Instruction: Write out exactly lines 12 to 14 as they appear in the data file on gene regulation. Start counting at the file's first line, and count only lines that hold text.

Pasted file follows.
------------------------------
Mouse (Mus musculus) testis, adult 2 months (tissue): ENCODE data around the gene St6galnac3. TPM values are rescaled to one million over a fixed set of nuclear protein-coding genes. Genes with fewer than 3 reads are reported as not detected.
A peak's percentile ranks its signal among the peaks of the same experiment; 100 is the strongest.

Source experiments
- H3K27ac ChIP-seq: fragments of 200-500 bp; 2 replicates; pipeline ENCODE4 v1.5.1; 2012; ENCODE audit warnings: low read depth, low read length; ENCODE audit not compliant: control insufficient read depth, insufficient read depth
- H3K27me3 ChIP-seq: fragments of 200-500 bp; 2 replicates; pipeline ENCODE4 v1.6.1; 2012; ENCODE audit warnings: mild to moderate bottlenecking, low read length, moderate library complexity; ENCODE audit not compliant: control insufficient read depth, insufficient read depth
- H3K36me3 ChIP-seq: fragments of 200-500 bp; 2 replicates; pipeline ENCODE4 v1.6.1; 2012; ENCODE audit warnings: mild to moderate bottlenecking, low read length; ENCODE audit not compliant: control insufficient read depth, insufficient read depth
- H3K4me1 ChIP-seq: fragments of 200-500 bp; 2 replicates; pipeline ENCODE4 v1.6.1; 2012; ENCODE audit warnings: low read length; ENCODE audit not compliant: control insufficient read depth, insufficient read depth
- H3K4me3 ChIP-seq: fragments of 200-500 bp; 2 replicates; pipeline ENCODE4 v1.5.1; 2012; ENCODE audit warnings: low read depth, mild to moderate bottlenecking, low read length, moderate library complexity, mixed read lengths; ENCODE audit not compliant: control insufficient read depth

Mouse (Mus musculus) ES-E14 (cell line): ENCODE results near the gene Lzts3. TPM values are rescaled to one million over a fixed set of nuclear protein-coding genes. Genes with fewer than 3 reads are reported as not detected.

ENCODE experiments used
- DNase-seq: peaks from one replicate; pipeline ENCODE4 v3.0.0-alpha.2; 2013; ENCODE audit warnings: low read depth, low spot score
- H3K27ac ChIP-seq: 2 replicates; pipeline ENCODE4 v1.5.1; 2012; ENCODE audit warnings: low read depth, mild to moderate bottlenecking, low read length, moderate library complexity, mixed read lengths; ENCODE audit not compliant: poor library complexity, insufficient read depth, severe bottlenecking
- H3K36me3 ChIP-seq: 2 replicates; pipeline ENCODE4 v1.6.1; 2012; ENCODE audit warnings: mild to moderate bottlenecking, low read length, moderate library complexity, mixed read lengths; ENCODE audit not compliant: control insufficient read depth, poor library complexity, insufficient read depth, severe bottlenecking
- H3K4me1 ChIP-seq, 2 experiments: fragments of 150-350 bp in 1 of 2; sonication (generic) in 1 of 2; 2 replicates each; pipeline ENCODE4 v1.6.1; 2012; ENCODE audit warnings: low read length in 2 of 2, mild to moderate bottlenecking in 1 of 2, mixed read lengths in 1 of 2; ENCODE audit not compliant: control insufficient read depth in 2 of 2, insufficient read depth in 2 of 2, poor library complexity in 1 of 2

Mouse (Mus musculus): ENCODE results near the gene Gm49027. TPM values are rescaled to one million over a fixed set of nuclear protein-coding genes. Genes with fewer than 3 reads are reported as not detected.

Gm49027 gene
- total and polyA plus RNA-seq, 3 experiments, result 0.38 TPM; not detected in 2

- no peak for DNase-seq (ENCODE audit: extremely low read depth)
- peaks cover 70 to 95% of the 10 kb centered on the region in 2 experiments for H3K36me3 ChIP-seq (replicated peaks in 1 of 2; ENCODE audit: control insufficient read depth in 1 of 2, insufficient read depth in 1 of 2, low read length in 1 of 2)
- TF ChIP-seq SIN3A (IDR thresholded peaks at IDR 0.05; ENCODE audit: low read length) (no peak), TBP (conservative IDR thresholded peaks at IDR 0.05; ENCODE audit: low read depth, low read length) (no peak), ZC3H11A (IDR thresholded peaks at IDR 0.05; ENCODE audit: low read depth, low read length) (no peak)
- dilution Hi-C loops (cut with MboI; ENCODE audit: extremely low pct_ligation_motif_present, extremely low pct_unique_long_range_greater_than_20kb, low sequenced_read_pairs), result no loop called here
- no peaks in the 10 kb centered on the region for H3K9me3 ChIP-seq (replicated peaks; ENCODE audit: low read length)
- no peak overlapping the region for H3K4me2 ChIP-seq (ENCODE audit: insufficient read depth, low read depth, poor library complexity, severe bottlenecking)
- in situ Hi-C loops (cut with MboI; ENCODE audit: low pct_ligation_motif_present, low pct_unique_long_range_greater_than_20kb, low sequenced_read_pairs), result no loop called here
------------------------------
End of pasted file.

- H3K27ac ChIP-seq: 2 replicates; pipeline ENCODE4 v1.5.1; 2012; ENCODE audit warnings: low read depth, mild to moderate bottlenecking, low read length, moderate library complexity, mixed read lengths; ENCODE audit not compliant: poor library complexity, insufficient read depth, severe bottlenecking
- H3K36me3 ChIP-seq: 2 replicates; pipeline ENCODE4 v1.6.1; 2012; ENCODE audit warnings: mild to moderate bottlenecking, low read length, moderate library complexity, mixed read lengths; ENCODE audit not compliant: control insufficient read depth, poor library complexity, insufficient read depth, severe bottlenecking
- H3K4me1 ChIP-seq, 2 experiments: fragments of 150-350 bp in 1 of 2; sonication (generic) in 1 of 2; 2 replicates each; pipeline ENCODE4 v1.6.1; 2012; ENCODE audit warnings: low read length in 2 of 2, mild to moderate bottlenecking in 1 of 2, mixed read lengths in 1 of 2; ENCODE audit not compliant: control insufficient read depth in 2 of 2, insufficient read depth in 2 of 2, poor library complexity in 1 of 2